The kind of movie that is pleasant to watch with good animation and likeable characters, but not very memorable overall. It’s sort of a buddy comedy about two dogs who have a rocky start when their owner presents one of them as the housemate to the other, who tries his best to get rid of the new dog.
There’s really nothing there that leaves a stronger imprint: it lacks a major villain to focus the plot, the central character relationship works but isn’t exactly original and the movie can’t ever decide what it wants to be and jumps from scene to scene and fills it with moments that on its own are quite amusing, but never really cohere into a strong plot or engaging experience.
It’s a nice, short time-waster you’ve forgotten the moment you step out of the cinema.
The recent 21st issue of Deadly Class, an extremely well-crafted and well-drawn series about a school of young killers, who are all sorts of fucked up due to their very fucked-up upbringings, ended one of the more violent and deadly recent story lines with one of things I utterly hate when authors do it. It’s one of the very few things that make me stop cold right there, and usually I struggle through even if the writing is a major atrocity towards literacy, but killing your main character, that is a no go.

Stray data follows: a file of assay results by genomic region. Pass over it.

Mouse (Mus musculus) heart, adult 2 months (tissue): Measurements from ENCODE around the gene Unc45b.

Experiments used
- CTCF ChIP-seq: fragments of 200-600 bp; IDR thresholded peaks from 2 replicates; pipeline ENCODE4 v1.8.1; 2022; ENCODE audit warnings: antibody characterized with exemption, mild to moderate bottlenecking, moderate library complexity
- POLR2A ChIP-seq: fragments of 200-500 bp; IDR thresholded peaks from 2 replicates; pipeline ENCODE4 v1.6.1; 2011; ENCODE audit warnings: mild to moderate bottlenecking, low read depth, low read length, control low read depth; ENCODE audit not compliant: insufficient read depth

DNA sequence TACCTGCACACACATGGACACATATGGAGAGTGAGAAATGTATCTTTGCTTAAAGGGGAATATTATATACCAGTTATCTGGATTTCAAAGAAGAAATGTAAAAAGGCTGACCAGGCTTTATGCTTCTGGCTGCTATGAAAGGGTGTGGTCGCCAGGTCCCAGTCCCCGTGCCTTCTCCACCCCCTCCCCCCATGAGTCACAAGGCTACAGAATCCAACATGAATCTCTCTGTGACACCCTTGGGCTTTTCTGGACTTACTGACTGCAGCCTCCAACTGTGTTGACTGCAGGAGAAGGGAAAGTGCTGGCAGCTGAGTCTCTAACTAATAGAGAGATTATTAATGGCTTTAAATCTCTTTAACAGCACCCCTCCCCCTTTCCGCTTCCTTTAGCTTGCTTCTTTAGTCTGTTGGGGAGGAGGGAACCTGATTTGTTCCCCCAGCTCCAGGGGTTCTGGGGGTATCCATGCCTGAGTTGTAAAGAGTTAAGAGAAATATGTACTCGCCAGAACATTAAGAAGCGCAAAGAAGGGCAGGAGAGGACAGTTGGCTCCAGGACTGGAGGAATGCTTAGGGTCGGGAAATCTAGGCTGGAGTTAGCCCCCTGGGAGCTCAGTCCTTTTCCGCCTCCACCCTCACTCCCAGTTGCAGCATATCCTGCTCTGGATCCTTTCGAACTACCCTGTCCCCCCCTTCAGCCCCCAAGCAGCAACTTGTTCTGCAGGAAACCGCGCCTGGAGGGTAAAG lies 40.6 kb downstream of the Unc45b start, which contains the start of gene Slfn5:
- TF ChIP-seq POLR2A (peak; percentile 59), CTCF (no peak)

It’s different when you have more than one main character, but if a story is build around one major viewpoint, and if you kill that character (and Remender didn’t just kill him, he offed most of the other more established side-characters in the process) and replace him with a side-character who hasn’t been that well-established from the beginning (nope, tattooed, mysterious killer-girlfriend is not good enough for that), then what we have basically is a different story set atop the one I liked in the first place.
Sorry, it’s not me, it’s you, many other more interesting things to read.
A few years ago a I played a short, well-done SNES platformer and since then always wondered what the plot of its source material actual amounted to, as it is full of bizarre characters and other weird stuff that doesn’t make a lot sense. Turns out, the original 7-volume manga is one of the worst mangas I ever read.